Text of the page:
The Manifesto for Software Craftsmanship

I was reading Faculty of the Mind in Google Reader this morning and saw a link to the Manifesto for Software Craftsmanship. JB and I have been following some of the craftsmanship discussions, also nicely summarized on Faculty of the Mind. I read over the manifesto, agreed with it, and as I went to the bottom to sign it, I saw JB’s name. Looks like we’re both on board. How about you?

Advertisements

4 thoughts on “The Manifesto for Software Craftsmanship

  1. Won't your tests will decide what is simple enough? So, maybe (and this is my theory here) you don't have to. When your tests become cumbersome to write there is your clue that things aren't as simple as they could be. Maybe your system never get's big enough that those static methods don't start to hurt. Let the tests decide.

    Like

  2. But how do I know if I want a static method or a command pattern? Both are very simple, but which do I choose? If I start with a console app, do I start by writing code in the Main method, or do I start by creating methods in the Program class and call them in Main? Are they static? This is what I mean by "whose definition of simple."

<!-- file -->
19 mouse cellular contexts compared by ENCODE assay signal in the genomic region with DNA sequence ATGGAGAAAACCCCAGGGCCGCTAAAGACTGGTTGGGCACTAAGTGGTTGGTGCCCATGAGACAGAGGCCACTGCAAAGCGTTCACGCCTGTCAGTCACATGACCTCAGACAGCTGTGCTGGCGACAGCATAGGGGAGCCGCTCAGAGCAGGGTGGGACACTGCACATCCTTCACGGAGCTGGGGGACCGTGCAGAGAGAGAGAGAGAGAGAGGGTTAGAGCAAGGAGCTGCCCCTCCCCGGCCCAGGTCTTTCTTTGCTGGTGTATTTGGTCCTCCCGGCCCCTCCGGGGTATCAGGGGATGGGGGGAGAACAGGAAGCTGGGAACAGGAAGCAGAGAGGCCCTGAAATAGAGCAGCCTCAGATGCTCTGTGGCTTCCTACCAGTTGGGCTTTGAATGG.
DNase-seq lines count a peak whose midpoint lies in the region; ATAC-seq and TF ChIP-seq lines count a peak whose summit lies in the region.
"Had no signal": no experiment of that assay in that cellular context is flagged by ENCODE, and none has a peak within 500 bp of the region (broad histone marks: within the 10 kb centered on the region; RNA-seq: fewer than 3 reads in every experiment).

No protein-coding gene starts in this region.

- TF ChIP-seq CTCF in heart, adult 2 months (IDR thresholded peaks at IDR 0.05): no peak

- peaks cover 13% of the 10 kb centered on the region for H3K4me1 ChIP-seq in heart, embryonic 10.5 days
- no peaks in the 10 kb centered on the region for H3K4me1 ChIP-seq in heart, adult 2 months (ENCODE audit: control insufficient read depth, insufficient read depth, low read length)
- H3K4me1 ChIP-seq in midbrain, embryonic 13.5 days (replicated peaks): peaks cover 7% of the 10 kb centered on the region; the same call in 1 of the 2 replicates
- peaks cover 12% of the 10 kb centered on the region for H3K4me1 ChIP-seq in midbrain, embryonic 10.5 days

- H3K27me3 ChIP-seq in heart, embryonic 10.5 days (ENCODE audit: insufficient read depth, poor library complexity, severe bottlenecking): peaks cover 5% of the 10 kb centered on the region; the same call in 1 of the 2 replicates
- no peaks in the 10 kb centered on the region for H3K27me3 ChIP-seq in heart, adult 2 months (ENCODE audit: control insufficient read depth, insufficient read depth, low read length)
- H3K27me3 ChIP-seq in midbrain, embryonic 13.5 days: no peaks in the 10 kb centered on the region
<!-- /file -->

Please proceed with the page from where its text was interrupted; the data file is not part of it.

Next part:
Like

  3. Again, the test is the decider. The Command pattern is easier to test in isolation, so that is what I would choose. With ICommand I can have mocks, fakes, whatever which would make testing easier. I am not sure how some class with static methods could be considered "simple". Naive, yes, but simple no. I don't find static classes/methods easy to test so I don't use them.

    Like

  4. But again, where is the definition of simple? Has TDD defined what "simple" is somewhere? I agree with your statement above, but what if someone else does not?

    Like

Comments are closed.